Rosenbrock 1000 0.040702 0.003010 0.001582
Rosenbrock 10000 0.411095 0.302277 0.159703
Rosenbrock 100000 4.173851 30.365882 14.111776
Table 2: Time to evaluate gradients using autograd (reverse mode) vs. ForwardDiff, chunk size

Table 2 compares the gradient computation time of the reverse-mode implementation of the Python-based autograd package versus the forward-mode implementation of ForwardDiff for varying input sizes. We also include results obtained using our experimental multithreaded implementation, which show a 2x speed-up using 4 threads compared to our single-threaded implementation.

Both functions have linear complexity in the input dimension ; therefore reverse mode, which requires passes through each function, scales linearly, while our forward mode, which requires passes through each function (with fixed ), scales quadratically. The results in Table 2 agree with this complexity analysis. Nevertheless, there is a huge performance gap between these two implementations such that autograd is slower on these examples when , despite reverse mode being a superior algorithm in principle for computing gradients.

The code used to generate the timings in this section can be found at https://github.com/JuliaDiff/ForwardDiff.jl/tree/jr/benchmarks/benchmark. Julia benchmarks were run using Julia version 0.5.0-dev+3200, C++ benchmarks were compiled with clang-600.0.57 using -O2, and Python benchmarks were run using Python version 2.7.9.

4 ForwardDiff within JuMP

Effective use of ForwardDiff has brought improvements to JuMP [5], a domain-specific language for optimization embedded in Julia where users provide closed-form algebraic expressions using a specialized syntax. JuMP, and similar commercial tools like AMPL [8], compute derivatives of user models as input to nonlinear optimization solvers, which is quite different from ForwardDiff’s original target case of differentiating general user-defined code.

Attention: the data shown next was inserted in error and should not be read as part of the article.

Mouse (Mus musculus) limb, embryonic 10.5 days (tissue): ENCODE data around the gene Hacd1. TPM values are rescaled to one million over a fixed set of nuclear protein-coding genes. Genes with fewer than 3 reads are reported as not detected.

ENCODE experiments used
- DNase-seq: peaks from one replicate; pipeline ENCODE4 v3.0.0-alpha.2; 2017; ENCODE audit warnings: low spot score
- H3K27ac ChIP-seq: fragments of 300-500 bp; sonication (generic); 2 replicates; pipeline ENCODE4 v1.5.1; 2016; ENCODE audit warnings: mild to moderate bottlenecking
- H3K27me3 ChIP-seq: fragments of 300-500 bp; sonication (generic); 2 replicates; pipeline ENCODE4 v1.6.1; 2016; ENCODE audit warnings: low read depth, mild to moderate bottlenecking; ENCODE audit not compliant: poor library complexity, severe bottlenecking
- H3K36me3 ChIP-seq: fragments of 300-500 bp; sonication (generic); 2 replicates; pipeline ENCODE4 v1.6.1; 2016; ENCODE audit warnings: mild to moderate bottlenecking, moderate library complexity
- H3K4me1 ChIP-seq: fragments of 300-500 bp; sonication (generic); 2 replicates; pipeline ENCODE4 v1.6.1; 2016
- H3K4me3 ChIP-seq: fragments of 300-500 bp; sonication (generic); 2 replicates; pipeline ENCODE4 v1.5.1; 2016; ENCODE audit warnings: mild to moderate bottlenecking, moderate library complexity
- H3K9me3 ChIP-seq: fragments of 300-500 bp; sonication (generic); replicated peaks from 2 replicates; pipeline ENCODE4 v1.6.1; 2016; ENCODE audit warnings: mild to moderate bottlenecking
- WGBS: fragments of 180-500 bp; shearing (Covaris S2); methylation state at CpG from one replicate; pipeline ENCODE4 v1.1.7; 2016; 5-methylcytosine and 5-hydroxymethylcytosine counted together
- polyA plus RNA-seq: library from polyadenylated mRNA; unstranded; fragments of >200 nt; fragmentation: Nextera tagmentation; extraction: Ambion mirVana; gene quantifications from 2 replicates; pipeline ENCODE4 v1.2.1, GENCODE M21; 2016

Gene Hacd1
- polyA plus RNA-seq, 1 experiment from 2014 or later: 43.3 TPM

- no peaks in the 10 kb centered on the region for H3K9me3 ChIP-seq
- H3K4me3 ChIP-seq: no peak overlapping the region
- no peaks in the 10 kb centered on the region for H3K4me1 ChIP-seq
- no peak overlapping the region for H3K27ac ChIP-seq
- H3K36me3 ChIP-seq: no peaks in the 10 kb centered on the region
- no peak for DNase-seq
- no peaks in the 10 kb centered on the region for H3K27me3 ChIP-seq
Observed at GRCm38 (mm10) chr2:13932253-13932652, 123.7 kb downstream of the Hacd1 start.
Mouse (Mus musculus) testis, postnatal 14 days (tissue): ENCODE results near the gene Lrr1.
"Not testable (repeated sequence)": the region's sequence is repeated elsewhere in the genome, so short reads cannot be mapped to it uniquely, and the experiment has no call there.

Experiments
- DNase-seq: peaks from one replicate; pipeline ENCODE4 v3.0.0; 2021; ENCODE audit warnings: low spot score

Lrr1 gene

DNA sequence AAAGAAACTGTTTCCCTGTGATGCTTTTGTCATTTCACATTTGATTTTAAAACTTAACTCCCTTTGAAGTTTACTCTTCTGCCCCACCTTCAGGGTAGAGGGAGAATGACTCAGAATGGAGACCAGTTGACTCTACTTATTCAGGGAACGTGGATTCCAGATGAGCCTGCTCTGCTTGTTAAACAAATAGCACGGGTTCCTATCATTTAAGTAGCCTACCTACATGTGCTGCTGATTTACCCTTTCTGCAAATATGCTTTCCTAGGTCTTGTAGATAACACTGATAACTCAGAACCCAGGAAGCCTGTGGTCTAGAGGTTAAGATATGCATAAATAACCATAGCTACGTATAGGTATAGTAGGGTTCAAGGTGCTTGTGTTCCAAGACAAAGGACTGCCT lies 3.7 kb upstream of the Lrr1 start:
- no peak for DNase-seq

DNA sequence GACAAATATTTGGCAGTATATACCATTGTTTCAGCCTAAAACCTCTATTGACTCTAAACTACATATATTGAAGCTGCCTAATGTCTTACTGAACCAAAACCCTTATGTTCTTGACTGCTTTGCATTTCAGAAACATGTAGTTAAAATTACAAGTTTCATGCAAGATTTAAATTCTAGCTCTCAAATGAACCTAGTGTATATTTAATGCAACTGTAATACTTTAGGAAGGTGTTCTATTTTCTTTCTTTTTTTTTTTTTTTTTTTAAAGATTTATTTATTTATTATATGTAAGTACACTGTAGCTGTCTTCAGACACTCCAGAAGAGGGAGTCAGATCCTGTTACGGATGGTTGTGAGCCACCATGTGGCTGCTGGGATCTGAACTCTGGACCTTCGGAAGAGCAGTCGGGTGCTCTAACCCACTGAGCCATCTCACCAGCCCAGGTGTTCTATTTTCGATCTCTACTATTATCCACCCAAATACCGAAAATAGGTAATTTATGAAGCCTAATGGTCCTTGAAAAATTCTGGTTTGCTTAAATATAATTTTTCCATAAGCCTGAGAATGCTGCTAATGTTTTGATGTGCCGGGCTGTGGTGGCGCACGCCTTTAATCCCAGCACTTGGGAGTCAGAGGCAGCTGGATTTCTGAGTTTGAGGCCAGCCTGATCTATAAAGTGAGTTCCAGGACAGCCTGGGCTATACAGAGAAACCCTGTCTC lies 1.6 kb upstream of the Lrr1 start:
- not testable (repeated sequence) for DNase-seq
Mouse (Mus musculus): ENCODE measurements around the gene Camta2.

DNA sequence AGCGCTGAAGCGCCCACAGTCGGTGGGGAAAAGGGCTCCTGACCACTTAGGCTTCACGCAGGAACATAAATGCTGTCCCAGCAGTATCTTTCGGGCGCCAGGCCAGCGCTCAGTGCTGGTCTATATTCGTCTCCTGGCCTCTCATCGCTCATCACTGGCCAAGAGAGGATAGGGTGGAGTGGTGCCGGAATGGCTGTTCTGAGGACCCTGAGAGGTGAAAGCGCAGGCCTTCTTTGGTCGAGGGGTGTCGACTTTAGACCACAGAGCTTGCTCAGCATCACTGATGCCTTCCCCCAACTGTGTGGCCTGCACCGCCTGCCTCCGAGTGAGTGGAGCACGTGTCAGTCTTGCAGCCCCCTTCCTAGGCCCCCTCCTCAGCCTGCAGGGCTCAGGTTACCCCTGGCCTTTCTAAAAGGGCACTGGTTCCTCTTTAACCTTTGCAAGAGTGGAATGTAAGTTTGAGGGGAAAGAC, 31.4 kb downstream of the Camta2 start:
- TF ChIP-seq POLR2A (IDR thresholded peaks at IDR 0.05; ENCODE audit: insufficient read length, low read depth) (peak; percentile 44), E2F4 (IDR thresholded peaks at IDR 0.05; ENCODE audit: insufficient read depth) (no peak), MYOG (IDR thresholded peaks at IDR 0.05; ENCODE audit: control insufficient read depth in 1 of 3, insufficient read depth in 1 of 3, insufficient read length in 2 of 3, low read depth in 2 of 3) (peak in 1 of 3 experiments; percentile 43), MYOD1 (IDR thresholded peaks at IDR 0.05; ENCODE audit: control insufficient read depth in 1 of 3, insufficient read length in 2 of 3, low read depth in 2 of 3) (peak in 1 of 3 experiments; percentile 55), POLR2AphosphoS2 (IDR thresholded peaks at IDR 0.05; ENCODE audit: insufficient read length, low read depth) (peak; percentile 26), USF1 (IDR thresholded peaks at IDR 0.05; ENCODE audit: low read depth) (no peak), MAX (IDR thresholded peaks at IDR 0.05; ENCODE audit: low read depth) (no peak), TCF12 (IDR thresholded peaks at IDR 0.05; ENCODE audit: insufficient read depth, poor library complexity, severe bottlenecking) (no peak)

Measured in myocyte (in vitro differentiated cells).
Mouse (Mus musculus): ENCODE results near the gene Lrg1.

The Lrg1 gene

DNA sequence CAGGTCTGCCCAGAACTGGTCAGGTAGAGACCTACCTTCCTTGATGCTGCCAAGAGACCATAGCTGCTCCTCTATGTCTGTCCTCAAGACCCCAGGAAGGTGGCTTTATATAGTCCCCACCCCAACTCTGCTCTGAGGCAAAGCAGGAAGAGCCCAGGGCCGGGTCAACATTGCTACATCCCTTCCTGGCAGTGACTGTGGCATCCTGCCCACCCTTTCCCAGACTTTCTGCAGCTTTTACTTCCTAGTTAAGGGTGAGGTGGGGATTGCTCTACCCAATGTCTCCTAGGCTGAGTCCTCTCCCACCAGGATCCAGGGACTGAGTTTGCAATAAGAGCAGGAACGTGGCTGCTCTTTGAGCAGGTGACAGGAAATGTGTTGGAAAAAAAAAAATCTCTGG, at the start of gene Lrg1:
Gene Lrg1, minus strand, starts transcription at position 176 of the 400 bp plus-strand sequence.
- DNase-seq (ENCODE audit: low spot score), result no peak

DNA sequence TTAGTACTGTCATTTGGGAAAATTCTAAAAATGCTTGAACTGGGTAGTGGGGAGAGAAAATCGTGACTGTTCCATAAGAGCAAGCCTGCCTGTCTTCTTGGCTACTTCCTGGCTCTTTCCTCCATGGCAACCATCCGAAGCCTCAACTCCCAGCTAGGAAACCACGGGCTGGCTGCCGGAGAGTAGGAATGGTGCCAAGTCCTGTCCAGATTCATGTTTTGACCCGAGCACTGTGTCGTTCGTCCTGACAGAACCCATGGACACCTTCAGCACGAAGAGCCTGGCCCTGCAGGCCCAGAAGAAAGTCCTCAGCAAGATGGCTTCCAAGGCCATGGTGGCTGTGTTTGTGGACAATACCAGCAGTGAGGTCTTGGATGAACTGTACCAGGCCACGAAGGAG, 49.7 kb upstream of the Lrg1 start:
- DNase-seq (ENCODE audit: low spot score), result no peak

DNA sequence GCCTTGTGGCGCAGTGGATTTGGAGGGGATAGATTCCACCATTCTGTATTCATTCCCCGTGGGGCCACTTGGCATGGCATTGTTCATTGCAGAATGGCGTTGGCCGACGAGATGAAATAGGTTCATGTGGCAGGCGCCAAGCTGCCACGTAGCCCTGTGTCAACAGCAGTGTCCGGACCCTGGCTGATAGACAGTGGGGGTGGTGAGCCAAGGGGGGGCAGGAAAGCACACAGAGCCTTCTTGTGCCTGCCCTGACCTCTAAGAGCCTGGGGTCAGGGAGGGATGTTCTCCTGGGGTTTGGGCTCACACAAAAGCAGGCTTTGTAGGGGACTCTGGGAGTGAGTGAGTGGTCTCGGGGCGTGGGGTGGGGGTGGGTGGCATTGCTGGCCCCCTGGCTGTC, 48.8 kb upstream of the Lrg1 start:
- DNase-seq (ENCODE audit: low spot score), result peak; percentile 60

JuMP computes sparse Hessians by using the graph coloring approach of [9], which requires computing a small number of Hessian-vector products in order to recover the full Hessian. JuMP’s forward-over-reverse mode implementation for Hessian-vector products makes use of ForwardDiff’s chunk mode, essentially computing Hessian-matrix products instead of independent Hessian-vector products. This use of chunk mode yielded speedups of 30% on benchmarks presented in [5] (under review). The results in [5] include this speedup but are not accompanied by a discussion of the methodology of chunk mode.

On the user-facing side, ForwardDiff has enabled JuMP to be the first AML to our knowledge which performs automatic differentiation of user-defined functions embedded within closed-form expressions. We reproduce an example from [5] illustrating a user-defined square root function within a JuMP optimization model:

 

function squareroot(x)
    # Start Newtons method at x
    z = x
    while abs(z*z - x) > 1e-13
        z = z - (z*z-x)/(2z)
    end
    return z
end
JuMP.register(:squareroot, 1,
               squareroot, autodiff=true)
m = Model()
@variable(m, x[1:2], start=0.5)
@objective(m, Max, sum(x))
@NLconstraint(m,
     squareroot(x[1]^2+x[2]^2) <= 1)
solve(m)